The problem with political films is that motion pictures usually require motion — and politics don’t often involve car chases, explosions or dwarf-Orc battles in Middle-earth. Except metaphorically.
Still, a surprising number of this year’s more prominent dramas are built around events of historical nuance and political complexity. The question: How to make a cerebral subject cinematic?
“First, you get a great cast,” says Kathryn Bigelow, whose “Zero Dark Thirty” recounts the hunt for Osama Bin Laden from the perspective of an obsessive CIA agent (Jessica Chastain). “And then you humanize the story.”
You capture the characters’ excitement, frustration, disappointment and/or anticipation, says the Oscar-winning director, “so that already gives something inanimate a perspective and an animation and an expectation. And then you break it down visually and try to find an imagistic way to look at living history.”
She says the story behind her film, which will likely be one of the more controversial and scrutinized features of the year, was inherently dramatic, and she stuck fairly close to her producing partner Mark Boal’s script. (“It’s pretty close,” Boal says. “Closer than what I thought it would be.”). “Zero Dark Thirty” follows, over two hours and 40 minutes, what Bigelow calls “arguably the world’s greatest manhunt.” Still, history had to be compressed, a problem similar to that faced by director Ben Affleck.
“We’re probably right on par with any other true story,” Affleck says of “Argo,” which dramatizes the rescue of six Americans from the Canadian embassy during the Iran hostage crisis of the ’70s — an era the film attempts to mirror stylistically. “We looked at how a lot of them had been done, like ‘All the President’s Men,’ ‘Missing.’ And because of the structure of the true story we were able keep to it more than we might have. We created some thrills, but did it sparingly.”
Affleck says if there were sins committed in putting the “Argo” story together, they were “sins of omission.”
“You would have had to make a 10-hour miniseries to get it all in,” he says. “For instance, there was a Canadian news reporter who struck upon the fact that the number of potential hostages hadn’t actually been released by the government, and the government had to then go to the papers and say, ‘If you print this people are going to die.’ Also, the fact that they had to have a special parliamentary session to OK the printing of fake passports. That we had to drop.”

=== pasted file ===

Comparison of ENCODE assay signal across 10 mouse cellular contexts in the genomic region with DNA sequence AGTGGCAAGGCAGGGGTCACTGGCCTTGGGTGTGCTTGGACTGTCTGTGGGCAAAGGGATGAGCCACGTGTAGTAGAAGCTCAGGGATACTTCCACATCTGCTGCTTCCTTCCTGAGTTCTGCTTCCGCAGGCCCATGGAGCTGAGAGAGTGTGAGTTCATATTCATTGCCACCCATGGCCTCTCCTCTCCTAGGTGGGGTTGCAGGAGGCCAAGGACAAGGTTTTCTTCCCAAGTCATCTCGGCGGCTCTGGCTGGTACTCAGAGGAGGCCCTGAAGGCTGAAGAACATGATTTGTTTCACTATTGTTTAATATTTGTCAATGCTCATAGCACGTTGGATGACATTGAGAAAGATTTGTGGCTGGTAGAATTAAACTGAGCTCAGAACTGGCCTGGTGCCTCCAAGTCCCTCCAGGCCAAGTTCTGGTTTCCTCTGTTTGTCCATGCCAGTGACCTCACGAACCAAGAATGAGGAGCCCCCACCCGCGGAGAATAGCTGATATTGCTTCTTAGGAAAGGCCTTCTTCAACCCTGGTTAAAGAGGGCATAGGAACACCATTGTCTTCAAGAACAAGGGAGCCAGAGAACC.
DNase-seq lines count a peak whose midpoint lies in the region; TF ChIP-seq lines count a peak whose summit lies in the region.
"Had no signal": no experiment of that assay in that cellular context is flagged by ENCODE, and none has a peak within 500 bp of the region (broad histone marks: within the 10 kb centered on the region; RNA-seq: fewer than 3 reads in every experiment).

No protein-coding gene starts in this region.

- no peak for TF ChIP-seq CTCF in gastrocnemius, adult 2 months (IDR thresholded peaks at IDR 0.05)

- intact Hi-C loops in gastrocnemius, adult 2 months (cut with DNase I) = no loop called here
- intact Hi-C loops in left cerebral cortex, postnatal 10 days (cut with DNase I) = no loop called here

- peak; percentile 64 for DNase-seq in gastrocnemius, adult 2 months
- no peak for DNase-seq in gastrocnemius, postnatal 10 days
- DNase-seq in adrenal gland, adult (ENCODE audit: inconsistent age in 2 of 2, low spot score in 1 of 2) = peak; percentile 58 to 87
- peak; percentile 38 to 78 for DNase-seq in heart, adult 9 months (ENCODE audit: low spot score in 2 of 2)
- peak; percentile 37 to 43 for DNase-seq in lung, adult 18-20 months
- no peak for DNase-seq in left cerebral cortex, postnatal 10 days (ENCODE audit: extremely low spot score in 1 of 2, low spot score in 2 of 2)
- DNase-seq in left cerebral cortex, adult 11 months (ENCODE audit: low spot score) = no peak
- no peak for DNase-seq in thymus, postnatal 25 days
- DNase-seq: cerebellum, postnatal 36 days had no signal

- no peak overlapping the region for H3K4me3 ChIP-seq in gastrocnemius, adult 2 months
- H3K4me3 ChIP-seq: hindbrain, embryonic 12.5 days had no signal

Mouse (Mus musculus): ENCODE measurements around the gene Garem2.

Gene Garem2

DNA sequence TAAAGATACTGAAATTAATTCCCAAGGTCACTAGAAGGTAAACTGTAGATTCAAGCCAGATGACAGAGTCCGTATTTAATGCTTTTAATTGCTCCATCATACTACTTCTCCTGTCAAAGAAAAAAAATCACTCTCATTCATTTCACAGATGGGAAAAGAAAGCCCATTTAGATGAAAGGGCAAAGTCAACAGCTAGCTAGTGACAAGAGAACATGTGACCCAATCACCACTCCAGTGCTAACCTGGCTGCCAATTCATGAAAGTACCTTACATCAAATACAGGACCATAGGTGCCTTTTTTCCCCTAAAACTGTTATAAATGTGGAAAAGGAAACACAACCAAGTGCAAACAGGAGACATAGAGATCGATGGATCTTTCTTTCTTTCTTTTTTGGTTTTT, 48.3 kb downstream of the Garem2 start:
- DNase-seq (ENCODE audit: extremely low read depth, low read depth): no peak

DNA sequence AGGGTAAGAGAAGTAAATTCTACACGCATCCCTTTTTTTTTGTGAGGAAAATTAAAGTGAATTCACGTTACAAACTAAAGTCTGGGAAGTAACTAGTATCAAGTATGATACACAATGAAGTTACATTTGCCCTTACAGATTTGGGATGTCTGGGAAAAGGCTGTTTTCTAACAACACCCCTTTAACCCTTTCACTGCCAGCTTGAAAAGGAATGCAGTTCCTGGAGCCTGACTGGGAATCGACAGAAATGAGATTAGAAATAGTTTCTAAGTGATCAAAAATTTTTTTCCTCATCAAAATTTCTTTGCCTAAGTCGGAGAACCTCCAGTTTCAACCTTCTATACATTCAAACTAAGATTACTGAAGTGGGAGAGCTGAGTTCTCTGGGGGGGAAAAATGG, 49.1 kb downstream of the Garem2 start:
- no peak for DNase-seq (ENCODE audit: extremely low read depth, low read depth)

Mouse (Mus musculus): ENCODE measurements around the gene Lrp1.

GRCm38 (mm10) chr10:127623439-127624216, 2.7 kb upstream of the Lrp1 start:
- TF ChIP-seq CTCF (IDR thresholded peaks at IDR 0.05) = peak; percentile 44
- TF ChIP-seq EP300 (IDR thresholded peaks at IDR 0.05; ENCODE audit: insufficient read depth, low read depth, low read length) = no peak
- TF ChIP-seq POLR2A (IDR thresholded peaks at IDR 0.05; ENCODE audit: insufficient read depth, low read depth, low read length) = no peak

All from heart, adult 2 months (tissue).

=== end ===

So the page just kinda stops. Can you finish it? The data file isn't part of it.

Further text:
The filmmakers also elided over the fact that four of the hostages weren’t initially at the home of the Canadian ambassador but elsewhere, and yet attention to that kind of unnecessary detail would have turned the film’s 120 minutes into 140.
“They were great details, but they bloated the script,” Affleck says. “We had to collapse things.” Which is the great thing about Blu-ray, he adds: The “Argo” homevid release will include all that “missing” material.
The advantages of “Lincoln” and “Hyde Park on Hudson” — the latter of which is about President Franklin Roosevelt’s affair with a distant cousin, and his cementing of the bonds between pre-war England and America — was in having epic central characters who needed very little exposition. And thus allowed for a more complex storyline.
“We made a decision, and I think it was the right one, that we didn’t want to create an essay about the passage of the 13th Amendment,” says “Lincoln” screenwriter Tony Kushner. “We wanted to make a drama in which we accurately depicted what the characters were contending with.”
This meant positioning the 16th president and commander-in-chief (Daniel Day-Lewis) in a slightly claustrophobic city, surrounded by the South, and at the center of a political arena crawling with casual corruption, chicanery and shameless self-interest. Kushner says director Steven Spielberg also wanted to “make sure we knew why the Emancipation Proclamation wasn’t the real deal and this was,” which required a script that laid out arcane legalese in a manner viewers could digest without coughing. Already winning critics awards for his screenplay, Kushner credits his sources, chiefly Doris Kearns Goodwin’s “Team of Rivals.”
“Lincoln was a great admirer of the law and I wanted that to come through,” he says. “There are a number of sources, but ‘Team of Rivals’ was the main source. Doris’ version of this guy is a very compelling and very rounded version that I believed in.”
In the struggle to make politics compelling, “Hyde Park” has the unbeatable advantage of sex: Bill Murray’s FDR is having an affair not only with his cousin Daisy (Laura Linney) but with his private secretary Missy LeHand (Elizabeth Marvel), too, while his wife, Eleanor (Olivia Williams), remains stung by her husband’s earlier tryst with her secretary Lucy Mercer (which may never have ended). The tensions surrounding the satyrish FDR’s juggling act is highlighted by his simultaneous efforts to establish the U.S.-U.K. “special relationship” and setting the stage for America involvement in World War II.
Screenwriter Richard Nelson’s strategy for getting helmer Roger Michell’s vision across was to do it via an exceedingly naive Virgil.
“The film is from Daisy’s point of view,” Nelson says, “and she’s someone who’s catching bits of things here and there, which is pretty much how you or I would look at the world if you or I went into a dinner at the Obama White House. You’d get dribs and drabs of conversation, you’d piece things together as an outsider, and reach a subjective conclusion. I think it’s an interesting way to deal with history, and that’s the journey of the movie. We’re following it through Daisy’s eyes. The point is that things are being revealed. Not that things are changing.”
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